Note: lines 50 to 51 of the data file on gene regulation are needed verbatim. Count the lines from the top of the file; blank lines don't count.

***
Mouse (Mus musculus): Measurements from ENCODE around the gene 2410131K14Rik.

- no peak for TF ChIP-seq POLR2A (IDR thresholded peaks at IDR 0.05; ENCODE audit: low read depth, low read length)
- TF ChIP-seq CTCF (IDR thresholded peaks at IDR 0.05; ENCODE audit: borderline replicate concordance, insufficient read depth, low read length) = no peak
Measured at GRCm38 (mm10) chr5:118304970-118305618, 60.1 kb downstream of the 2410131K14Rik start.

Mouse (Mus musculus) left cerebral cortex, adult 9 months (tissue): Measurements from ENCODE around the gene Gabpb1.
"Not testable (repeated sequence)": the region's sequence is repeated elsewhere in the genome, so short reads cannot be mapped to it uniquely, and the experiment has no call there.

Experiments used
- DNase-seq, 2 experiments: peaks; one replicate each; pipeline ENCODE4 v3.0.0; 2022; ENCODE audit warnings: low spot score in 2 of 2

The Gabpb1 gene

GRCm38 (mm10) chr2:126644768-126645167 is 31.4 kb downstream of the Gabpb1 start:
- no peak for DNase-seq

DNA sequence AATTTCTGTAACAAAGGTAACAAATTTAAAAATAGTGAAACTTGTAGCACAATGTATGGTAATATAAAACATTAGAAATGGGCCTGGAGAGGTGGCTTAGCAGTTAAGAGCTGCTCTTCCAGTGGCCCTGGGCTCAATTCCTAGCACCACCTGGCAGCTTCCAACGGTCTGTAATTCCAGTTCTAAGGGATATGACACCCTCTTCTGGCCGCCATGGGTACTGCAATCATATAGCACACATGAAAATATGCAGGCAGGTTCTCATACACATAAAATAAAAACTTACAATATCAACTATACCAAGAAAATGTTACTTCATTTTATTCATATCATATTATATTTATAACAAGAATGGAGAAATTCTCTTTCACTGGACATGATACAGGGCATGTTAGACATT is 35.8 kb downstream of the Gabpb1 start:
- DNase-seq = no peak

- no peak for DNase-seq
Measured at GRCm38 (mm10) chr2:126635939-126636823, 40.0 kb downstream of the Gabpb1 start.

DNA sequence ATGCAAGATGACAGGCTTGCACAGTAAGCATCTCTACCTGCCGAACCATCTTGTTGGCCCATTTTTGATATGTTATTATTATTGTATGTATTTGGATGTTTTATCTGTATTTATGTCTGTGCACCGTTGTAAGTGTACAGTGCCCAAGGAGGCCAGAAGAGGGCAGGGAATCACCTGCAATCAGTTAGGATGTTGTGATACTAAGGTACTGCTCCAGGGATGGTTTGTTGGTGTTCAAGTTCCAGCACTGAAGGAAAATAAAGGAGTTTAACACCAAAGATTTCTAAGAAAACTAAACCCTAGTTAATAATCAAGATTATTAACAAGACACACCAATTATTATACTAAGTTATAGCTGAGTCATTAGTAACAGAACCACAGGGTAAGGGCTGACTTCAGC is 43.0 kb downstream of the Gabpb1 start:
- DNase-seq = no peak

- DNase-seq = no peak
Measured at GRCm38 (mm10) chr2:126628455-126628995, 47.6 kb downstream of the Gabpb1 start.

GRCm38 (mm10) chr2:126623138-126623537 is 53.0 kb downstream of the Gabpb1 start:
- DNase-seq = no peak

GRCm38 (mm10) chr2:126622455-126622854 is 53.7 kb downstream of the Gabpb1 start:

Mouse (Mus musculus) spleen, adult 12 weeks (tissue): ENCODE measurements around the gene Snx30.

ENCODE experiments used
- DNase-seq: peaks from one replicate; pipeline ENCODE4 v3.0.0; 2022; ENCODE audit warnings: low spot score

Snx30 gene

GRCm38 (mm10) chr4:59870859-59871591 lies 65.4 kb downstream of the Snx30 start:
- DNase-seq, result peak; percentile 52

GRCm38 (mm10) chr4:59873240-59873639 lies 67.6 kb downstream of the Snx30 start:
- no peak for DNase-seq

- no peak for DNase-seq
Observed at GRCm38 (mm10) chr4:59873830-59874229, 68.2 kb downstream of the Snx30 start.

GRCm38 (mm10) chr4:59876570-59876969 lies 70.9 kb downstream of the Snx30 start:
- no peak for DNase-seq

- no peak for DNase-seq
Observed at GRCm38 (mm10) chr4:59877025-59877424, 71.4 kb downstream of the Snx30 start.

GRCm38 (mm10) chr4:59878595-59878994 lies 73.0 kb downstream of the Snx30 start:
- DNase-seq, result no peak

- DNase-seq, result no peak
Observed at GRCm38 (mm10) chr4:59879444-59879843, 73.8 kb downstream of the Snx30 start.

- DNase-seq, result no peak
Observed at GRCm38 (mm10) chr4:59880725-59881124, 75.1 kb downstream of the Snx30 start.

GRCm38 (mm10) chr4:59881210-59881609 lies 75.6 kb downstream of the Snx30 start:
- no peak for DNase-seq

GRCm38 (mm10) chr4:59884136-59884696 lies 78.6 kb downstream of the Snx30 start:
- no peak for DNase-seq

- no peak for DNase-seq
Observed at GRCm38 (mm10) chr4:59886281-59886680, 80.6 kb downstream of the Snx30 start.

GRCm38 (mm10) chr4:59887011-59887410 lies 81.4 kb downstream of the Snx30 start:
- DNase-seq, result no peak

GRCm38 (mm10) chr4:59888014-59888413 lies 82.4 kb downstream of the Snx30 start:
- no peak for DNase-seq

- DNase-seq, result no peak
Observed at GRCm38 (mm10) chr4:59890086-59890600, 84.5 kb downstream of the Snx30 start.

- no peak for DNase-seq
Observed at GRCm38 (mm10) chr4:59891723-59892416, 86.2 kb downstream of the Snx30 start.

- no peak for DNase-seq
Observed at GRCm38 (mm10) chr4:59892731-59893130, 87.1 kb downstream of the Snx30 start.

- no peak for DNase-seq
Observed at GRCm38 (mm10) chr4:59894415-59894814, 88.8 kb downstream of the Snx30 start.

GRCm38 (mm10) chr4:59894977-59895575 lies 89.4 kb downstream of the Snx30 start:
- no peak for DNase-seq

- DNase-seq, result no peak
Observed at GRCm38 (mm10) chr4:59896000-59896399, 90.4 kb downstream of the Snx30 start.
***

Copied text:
- DNase-seq, result no peak

GRCm38 (mm10) chr4:59888014-59888413 lies 82.4 kb downstream of the Snx30 start: